Ryoma's Awesome!!!

Reading List

Search engines are dead & I'm tired of not finding curated links to things that I might find interesting so I have no choice but to publish it myself. This is a somewhat incomplete list of things I've been reading from year to year and recommend you should read too

Please keep in mind: I am just an idiot on the internet and should not be trusted also my interests largely include Software Development and GAY BARA FURRY PORN!!!!

Disclaimers: 1) I am not an affiliate of any site, and do not profit off of the links provided on this page. The opinions expressed here are my own. 2) Feel free to use this page, its contents, and its source code for anything you'd like, some idiot's startup is gonna scrape it anyway 3) Also these are my opinions

Jump to: 2024, 2023, Backlog, Bibliography

See also: đŸŋmy letterboxd, 🕹ī¸my backloggd, 🎧 my rym, https://www.spotify.com (SVG in page source), Public domain, via Wikimedia Commons RADIO RYOMA

See also: Textbooks I Like (wip)



the arch wiki leads you to some dark places. this is one of the dark er.

div, grad, curl, and all that: an informal text on vector calculus, H.M. Schey


Trigonometric Delights, Eli Maor



Collaborative Worldbuilding for Video Games, Kaitlin Tremblay


The Queer Games Avant Garde, Bonnie Ruberg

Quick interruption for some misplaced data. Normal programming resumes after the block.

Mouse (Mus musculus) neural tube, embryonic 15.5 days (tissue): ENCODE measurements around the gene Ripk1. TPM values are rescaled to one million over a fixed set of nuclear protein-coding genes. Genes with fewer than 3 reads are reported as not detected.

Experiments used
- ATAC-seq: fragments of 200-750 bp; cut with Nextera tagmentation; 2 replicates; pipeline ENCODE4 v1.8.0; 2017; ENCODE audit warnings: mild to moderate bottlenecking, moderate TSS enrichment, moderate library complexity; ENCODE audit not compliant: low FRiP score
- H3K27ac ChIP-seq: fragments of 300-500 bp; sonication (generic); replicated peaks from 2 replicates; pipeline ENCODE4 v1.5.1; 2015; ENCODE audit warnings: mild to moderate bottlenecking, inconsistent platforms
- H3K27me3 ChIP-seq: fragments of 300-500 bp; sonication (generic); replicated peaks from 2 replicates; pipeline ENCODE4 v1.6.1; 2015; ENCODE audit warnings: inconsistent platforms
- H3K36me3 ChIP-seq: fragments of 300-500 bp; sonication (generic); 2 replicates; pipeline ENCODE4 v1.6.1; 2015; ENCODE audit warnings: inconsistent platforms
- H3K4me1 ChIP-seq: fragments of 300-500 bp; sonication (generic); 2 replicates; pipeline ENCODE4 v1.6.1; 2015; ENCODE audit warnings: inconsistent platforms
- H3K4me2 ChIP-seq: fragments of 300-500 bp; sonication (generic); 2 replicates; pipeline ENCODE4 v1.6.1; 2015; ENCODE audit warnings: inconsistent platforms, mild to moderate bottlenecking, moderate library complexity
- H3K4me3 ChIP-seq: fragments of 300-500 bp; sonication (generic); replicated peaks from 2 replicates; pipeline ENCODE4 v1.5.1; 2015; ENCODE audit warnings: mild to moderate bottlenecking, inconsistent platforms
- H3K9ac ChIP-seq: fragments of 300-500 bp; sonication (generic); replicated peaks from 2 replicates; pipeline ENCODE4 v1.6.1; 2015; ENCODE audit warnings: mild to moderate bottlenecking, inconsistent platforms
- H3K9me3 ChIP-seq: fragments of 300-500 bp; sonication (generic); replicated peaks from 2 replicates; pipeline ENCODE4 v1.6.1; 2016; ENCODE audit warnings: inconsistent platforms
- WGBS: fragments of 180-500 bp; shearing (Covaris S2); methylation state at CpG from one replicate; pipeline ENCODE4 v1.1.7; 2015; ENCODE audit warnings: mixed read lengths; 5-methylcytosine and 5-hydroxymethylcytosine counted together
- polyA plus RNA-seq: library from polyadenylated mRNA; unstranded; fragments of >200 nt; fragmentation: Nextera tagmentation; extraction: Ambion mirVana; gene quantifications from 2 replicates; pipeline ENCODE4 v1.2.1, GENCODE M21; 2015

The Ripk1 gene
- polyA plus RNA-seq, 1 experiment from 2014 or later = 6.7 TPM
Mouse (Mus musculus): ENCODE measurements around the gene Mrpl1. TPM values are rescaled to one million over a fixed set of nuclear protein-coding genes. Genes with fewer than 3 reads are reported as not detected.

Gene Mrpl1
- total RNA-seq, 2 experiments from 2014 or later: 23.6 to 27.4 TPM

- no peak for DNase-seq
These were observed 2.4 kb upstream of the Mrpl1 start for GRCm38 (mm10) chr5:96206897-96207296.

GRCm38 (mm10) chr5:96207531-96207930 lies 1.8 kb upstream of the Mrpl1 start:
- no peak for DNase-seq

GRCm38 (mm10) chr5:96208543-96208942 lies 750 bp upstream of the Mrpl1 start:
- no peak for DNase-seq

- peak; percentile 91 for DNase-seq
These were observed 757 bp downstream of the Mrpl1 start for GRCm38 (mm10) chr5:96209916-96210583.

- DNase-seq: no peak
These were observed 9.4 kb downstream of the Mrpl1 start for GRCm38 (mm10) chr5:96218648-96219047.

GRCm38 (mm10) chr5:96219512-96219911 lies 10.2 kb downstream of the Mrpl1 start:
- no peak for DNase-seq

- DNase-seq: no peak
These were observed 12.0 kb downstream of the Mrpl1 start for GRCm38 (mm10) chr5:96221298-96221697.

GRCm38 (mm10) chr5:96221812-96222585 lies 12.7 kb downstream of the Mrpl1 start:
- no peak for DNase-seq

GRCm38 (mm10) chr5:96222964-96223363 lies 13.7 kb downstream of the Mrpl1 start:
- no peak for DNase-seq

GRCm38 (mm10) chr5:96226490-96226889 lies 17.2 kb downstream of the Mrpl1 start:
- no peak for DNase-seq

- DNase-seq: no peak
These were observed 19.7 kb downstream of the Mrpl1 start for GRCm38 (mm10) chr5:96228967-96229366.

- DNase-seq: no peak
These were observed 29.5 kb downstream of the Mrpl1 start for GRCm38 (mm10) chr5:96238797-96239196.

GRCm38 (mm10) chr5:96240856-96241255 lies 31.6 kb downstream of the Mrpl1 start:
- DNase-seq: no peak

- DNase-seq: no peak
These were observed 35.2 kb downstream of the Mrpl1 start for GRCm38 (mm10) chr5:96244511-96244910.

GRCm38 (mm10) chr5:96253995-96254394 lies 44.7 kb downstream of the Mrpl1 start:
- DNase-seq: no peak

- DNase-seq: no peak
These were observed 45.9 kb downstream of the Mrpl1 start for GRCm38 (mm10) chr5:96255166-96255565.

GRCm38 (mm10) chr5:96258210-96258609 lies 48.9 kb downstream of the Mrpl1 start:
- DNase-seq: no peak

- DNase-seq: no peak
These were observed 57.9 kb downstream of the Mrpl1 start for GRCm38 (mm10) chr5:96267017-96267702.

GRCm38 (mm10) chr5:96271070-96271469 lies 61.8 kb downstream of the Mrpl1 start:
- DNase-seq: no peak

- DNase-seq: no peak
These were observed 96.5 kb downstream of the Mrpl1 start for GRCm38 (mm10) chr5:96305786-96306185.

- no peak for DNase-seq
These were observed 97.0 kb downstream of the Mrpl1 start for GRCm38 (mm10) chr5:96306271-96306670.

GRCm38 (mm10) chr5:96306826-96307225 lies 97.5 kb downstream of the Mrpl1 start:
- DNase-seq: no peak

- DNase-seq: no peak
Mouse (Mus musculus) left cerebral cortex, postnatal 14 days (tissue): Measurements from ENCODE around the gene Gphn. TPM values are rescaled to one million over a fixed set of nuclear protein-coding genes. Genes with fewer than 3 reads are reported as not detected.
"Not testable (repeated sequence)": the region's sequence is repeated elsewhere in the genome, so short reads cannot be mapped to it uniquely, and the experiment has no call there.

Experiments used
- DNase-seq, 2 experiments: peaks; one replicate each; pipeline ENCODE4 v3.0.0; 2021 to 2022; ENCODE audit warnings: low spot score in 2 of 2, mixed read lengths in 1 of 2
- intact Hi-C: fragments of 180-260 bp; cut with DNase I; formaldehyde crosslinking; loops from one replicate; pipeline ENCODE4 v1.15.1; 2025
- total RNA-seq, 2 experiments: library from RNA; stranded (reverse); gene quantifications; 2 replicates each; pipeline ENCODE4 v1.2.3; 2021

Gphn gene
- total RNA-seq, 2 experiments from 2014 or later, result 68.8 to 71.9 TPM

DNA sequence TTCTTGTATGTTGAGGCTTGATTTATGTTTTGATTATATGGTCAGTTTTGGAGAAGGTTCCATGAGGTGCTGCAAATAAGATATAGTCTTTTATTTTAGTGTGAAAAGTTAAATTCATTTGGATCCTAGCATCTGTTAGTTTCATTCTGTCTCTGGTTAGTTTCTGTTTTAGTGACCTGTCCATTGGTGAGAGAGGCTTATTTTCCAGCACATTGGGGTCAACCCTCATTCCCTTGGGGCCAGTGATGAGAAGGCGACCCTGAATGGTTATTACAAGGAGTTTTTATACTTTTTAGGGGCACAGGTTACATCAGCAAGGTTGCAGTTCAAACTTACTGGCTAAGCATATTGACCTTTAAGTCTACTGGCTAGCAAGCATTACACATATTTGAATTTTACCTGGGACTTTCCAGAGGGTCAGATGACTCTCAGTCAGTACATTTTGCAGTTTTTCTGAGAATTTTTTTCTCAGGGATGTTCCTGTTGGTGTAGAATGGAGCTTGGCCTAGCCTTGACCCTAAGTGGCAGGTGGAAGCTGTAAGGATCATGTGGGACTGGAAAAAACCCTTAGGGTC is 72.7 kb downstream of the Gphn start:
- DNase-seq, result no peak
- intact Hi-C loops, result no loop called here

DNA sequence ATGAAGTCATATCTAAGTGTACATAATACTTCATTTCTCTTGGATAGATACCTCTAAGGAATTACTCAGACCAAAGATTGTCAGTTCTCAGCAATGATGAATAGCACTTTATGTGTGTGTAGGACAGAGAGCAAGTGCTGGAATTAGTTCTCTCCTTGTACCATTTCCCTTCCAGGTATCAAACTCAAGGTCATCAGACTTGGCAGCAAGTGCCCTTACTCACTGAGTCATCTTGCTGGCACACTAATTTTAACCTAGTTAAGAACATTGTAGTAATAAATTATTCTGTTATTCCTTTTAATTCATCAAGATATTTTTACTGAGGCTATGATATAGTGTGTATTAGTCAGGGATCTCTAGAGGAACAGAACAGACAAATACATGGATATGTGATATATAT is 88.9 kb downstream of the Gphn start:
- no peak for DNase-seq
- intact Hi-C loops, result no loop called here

Writing for Games, Hannah Nicklin


Game Programming Patterns, Robert Nystrom


Eloquent Javascript, Marjin Haverbeke


Programming in Lua, Roberto Ierusalimschy, Fourth Edition

Putting this one here cuz I keep reading it. Doesn't mean I like it. Uhhhhh. I kind of hate programming.

The Mythical Man-Month, Fred Brooks, Fourth Edition (20th Anniversary Edition)

Irritatingly, this book was never mentioned in the first four years of my adventures into game and software production-- I actually found it after a long Wikipedia procrastination session. If you are at all interested in production or what it means to deliver a product on a schedule, I have found something new to take away from Fred Brooks' essays every time I read them. In the current era of computing, where fantasies like agile production methodologies and the promises of AI dominate corporate and academic discussion, essays like No Silver Bullet remind me that all of thisss (*waving my hands vaguely at your browser*) is the product of someone's hard work. Read this book now.